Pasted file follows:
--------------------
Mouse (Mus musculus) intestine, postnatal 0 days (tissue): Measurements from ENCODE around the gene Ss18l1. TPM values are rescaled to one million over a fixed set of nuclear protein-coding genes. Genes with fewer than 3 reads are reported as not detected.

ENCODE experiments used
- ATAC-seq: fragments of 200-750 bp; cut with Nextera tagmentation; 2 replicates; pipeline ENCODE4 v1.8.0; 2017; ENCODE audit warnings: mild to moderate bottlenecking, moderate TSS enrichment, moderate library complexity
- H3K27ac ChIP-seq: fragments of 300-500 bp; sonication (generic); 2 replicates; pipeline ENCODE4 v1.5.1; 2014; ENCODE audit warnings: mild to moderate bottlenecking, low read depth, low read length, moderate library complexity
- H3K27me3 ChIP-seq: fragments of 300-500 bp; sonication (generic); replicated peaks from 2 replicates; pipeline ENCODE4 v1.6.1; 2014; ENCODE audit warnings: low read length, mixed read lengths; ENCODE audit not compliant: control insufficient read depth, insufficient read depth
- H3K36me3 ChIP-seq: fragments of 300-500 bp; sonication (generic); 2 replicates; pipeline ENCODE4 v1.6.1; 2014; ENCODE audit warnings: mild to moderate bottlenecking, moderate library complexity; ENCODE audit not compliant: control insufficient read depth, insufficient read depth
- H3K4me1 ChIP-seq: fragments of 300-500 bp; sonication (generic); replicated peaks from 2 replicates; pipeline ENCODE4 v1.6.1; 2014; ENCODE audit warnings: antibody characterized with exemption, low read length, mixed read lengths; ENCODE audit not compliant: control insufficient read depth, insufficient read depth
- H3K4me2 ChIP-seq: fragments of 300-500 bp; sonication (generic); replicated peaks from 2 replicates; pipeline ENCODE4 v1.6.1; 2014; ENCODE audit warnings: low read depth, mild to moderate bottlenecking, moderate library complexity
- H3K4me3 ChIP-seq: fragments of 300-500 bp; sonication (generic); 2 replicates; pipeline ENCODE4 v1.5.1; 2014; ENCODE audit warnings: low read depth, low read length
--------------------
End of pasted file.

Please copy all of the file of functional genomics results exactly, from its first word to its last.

Mouse (Mus musculus) intestine, postnatal 0 days (tissue): Measurements from ENCODE around the gene Ss18l1. TPM values are rescaled to one million over a fixed set of nuclear protein-coding genes. Genes with fewer than 3 reads are reported as not detected.

ENCODE experiments used
- ATAC-seq: fragments of 200-750 bp; cut with Nextera tagmentation; 2 replicates; pipeline ENCODE4 v1.8.0; 2017; ENCODE audit warnings: mild to moderate bottlenecking, moderate TSS enrichment, moderate library complexity
- H3K27ac ChIP-seq: fragments of 300-500 bp; sonication (generic); 2 replicates; pipeline ENCODE4 v1.5.1; 2014; ENCODE audit warnings: mild to moderate bottlenecking, low read depth, low read length, moderate library complexity
- H3K27me3 ChIP-seq: fragments of 300-500 bp; sonication (generic); replicated peaks from 2 replicates; pipeline ENCODE4 v1.6.1; 2014; ENCODE audit warnings: low read length, mixed read lengths; ENCODE audit not compliant: control insufficient read depth, insufficient read depth
- H3K36me3 ChIP-seq: fragments of 300-500 bp; sonication (generic); 2 replicates; pipeline ENCODE4 v1.6.1; 2014; ENCODE audit warnings: mild to moderate bottlenecking, moderate library complexity; ENCODE audit not compliant: control insufficient read depth, insufficient read depth
- H3K4me1 ChIP-seq: fragments of 300-500 bp; sonication (generic); replicated peaks from 2 replicates; pipeline ENCODE4 v1.6.1; 2014; ENCODE audit warnings: antibody characterized with exemption, low read length, mixed read lengths; ENCODE audit not compliant: control insufficient read depth, insufficient read depth
- H3K4me2 ChIP-seq: fragments of 300-500 bp; sonication (generic); replicated peaks from 2 replicates; pipeline ENCODE4 v1.6.1; 2014; ENCODE audit warnings: low read depth, mild to moderate bottlenecking, moderate library complexity
- H3K4me3 ChIP-seq: fragments of 300-500 bp; sonication (generic); 2 replicates; pipeline ENCODE4 v1.5.1; 2014; ENCODE audit warnings: low read depth, low read length